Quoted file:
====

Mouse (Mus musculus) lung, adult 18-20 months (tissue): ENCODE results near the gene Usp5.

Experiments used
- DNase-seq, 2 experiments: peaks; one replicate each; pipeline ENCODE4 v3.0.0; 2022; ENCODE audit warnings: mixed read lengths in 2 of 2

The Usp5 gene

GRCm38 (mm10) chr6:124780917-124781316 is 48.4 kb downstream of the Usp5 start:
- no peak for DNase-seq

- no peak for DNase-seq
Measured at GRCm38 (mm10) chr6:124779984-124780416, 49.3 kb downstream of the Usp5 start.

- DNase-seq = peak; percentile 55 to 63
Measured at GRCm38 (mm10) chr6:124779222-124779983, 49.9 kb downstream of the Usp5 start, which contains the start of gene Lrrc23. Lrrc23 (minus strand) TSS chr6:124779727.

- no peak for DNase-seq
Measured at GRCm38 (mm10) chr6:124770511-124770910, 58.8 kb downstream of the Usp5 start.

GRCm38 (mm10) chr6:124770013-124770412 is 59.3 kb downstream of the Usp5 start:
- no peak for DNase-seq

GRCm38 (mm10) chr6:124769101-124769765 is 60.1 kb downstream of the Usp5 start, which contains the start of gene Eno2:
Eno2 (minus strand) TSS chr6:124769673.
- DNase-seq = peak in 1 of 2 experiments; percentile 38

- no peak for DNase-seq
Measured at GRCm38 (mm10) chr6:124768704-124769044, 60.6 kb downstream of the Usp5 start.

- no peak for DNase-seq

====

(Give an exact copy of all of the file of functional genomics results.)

Mouse (Mus musculus) lung, adult 18-20 months (tissue): ENCODE results near the gene Usp5.

Experiments used
- DNase-seq, 2 experiments: peaks; one replicate each; pipeline ENCODE4 v3.0.0; 2022; ENCODE audit warnings: mixed read lengths in 2 of 2

The Usp5 gene

GRCm38 (mm10) chr6:124780917-124781316 is 48.4 kb downstream of the Usp5 start:
- no peak for DNase-seq

- no peak for DNase-seq
Measured at GRCm38 (mm10) chr6:124779984-124780416, 49.3 kb downstream of the Usp5 start.

- DNase-seq = peak; percentile 55 to 63
Measured at GRCm38 (mm10) chr6:124779222-124779983, 49.9 kb downstream of the Usp5 start, which contains the start of gene Lrrc23. Lrrc23 (minus strand) TSS chr6:124779727.

- no peak for DNase-seq
Measured at GRCm38 (mm10) chr6:124770511-124770910, 58.8 kb downstream of the Usp5 start.

GRCm38 (mm10) chr6:124770013-124770412 is 59.3 kb downstream of the Usp5 start:
- no peak for DNase-seq

GRCm38 (mm10) chr6:124769101-124769765 is 60.1 kb downstream of the Usp5 start, which contains the start of gene Eno2:
Eno2 (minus strand) TSS chr6:124769673.
- DNase-seq = peak in 1 of 2 experiments; percentile 38

- no peak for DNase-seq
Measured at GRCm38 (mm10) chr6:124768704-124769044, 60.6 kb downstream of the Usp5 start.

- no peak for DNase-seq